Neither ACR nor eGFR showed a significant relation with the CNDP1 (CTG)n genotypes in multivariant analysis. This finding is not unexpected because in a healthy population, ACR and eGFR are in a normal range, and to our knowledge, there is no direct evidence that links carnosine or CN-1 to these parameters in healthy individuals. Moreover, ACR and eGFR values were mostly below 5 mg/g, respectively, more than 60 mL/min with only small deviation as compared to diabetic patients.
The MAFs of the 5 SNPs we analyzed within the CNDP1 gene are roughly consistent with published data, albeit that we observed a slightly lower MAF in rs4892247, rs62099906, rs62099905, and in rs62099907 and a slightly higher MAF in rs72979715. McDonough et al. reported that rs4892247 located in intron 9 of the CNDP1 gene is associated with end-stage renal disease (ESRD) caused by diabetes . Likewise, an association between chronic kidney disease and rs4892247 has been reported . Unfortunately, the distribution of rs4892247 was not in Hardy-Weinberg equilibrium in our study. A larger cohort is needed to reach genetic equilibrium. For the rs62099905, significant associations were found, i.e., individuals with the TT genotype of rs62099905 presented with lower fasting blood glucose but higher HbA1c levels. This can be explained by the finding that P2hBG values contribute more to HbA1c in the Chinese population  and by the finding that individuals with the rs62099905 TT genotype displayed slightly higher P2hBG values. The single fasting or postprandial glucose level testing in our study, which might vary due to different factors, was also not a good predictor for HbA1c. Whether individuals carrying the TT genotypes of rs4892247 and/or rs62099905 display higher serum CN-1 activities or concentrations is currently being studied.
Although the intention of our study was to describe the genotype distribution of relevant polymorphisms within the CNDP1 gene in the Chinese Han population, one limitation of this study is the lack of translating the individual genotypes to CN-1 concentrations or activities. In keeping with the notion that apart from the (CTG)n polymorphism other factors, e.g., age and gender, are known to affect serum CN-1 concentration [22, 23], the large proportion of individuals carrying the homozygous (CTG)6 genotype offers the opportunity to test the influence of the other CNDP1 polymorphisms on CN-1 concentrations. These studies are currently conducted. Further studies are also required to assess if and how serum triglycerides and HbA1c are affected by carnosine and if this correlates with CNDP1 genotypes that are associated with high or low serum CN-1 concentrations.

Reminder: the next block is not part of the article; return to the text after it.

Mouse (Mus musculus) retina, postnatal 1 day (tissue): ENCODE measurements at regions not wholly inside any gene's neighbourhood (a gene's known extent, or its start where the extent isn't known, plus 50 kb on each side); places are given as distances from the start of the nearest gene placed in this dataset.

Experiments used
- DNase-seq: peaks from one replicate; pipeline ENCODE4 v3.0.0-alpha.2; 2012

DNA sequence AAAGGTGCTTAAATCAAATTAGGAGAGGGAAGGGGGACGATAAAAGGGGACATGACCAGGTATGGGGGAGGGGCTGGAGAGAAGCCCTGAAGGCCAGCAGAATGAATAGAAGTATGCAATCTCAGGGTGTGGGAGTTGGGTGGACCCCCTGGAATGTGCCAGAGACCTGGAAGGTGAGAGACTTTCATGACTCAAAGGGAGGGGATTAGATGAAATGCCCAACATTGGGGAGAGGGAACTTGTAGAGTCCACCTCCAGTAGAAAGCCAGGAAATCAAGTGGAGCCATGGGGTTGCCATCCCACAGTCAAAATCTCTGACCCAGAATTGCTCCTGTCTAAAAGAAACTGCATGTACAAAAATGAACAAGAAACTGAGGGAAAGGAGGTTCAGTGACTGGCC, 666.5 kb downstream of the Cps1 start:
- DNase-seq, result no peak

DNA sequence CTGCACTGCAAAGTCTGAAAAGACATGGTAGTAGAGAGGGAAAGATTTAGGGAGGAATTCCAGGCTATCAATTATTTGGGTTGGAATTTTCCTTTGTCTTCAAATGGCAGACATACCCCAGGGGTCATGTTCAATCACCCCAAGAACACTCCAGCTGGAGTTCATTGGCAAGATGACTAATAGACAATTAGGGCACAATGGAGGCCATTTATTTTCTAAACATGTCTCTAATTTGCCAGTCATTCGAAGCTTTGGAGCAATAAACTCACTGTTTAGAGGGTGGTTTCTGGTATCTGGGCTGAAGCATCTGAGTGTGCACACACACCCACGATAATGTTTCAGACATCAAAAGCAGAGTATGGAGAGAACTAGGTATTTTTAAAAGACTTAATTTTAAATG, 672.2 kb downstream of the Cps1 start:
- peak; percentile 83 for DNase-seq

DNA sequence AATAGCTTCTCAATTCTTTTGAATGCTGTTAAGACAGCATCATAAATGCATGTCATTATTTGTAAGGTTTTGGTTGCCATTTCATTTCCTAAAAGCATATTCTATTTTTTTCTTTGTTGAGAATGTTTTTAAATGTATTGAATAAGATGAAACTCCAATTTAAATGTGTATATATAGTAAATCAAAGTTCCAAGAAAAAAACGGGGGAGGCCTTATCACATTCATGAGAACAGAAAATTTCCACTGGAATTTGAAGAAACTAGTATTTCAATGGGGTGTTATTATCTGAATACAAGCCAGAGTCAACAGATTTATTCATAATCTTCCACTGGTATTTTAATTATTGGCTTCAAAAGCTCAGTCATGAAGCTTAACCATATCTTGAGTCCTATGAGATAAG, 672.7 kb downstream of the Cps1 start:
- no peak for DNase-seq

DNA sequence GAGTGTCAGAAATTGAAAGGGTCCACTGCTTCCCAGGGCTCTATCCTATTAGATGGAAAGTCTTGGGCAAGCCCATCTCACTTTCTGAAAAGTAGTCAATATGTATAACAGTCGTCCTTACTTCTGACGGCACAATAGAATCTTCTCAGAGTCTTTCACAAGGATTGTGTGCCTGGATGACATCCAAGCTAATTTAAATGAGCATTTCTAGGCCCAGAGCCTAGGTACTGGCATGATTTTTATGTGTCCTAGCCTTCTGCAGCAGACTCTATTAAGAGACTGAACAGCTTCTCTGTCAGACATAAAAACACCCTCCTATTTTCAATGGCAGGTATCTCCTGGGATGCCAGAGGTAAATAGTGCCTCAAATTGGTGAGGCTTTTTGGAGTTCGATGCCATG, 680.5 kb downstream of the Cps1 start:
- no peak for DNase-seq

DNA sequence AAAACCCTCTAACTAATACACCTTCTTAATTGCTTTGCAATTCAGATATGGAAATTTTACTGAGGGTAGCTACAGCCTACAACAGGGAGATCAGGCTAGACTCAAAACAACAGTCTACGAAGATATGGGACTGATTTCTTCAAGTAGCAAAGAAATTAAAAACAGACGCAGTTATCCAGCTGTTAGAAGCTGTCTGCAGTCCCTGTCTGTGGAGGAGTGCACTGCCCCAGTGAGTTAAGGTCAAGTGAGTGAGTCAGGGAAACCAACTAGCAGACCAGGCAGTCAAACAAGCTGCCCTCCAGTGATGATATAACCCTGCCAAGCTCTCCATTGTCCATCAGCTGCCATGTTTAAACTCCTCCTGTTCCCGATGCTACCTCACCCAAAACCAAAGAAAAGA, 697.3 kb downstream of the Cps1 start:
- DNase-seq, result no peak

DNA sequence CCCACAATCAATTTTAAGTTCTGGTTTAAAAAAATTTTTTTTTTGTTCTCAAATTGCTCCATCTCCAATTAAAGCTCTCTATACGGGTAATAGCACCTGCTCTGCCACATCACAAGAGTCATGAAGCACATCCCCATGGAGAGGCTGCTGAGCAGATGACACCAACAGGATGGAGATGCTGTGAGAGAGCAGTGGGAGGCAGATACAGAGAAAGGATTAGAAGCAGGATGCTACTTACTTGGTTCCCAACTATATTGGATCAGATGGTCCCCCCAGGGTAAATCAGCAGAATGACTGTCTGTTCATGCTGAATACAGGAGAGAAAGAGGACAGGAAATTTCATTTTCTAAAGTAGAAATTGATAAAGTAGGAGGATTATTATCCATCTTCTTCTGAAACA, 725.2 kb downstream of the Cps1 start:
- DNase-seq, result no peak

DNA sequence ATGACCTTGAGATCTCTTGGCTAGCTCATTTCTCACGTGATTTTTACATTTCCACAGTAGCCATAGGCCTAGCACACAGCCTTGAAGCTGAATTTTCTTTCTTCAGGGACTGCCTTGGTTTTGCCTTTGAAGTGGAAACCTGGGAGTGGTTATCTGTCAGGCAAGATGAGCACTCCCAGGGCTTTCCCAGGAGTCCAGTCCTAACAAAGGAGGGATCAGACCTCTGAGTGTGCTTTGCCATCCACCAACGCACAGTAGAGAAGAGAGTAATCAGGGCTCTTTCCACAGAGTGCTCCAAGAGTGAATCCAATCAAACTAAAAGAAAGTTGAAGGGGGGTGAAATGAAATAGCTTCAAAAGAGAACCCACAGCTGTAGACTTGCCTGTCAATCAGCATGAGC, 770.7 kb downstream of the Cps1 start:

In conclusion, our data confirm and extent previous studies on genotype distribution of DN relevant polymorphisms within the CNDP1 gene. We also for the first-time report on an association between fasting blood glucose and HbA1c and the SNP within the CNDP1 gene. Further epidemiological studies are warranted to confirm these findings, preferably also in different ethnicities.
The genotyping data used to support the findings of this study are restricted by the local ethics committee in order to protect patient privacy. Data are available from Dr. Shiqi Zhang (firstname.lastname@example.org), the first author of this publication, for researchers who meet the criteria for access to confidential data.
Conflicts of Interest
The authors declare that there is no conflict of interest associated with this manuscript.
Yonggui Wu and Qiu Zhang contributed equally to this work.
The authors would like to thank all involved in Xiyuan district for supporting the recruitment of patients, and Yang Zhang, Yikun Wang (Department of Bio-Medical Optics Research Lab, Hefei Institutes of Physical Science, Chinese Academy of Sciences, Hefei 230031, China) for their assistance in providing skin Auto-fluorescence Reader. This work was supported by the Sino-German Center for Research Promotion (SGC) and National Natural Science Foundation of China (NSFC) to project “The role of carnosinase-1 and its mechanism in the progression of chronic kidney disease (No. 81761138042)” and Young Scientists Cultivation program in The first affiliated hospital of Anhui Medical University to project “The role of carnosinase-1 in diabetic nephropathy and other diabetic complications (2017kj16)”.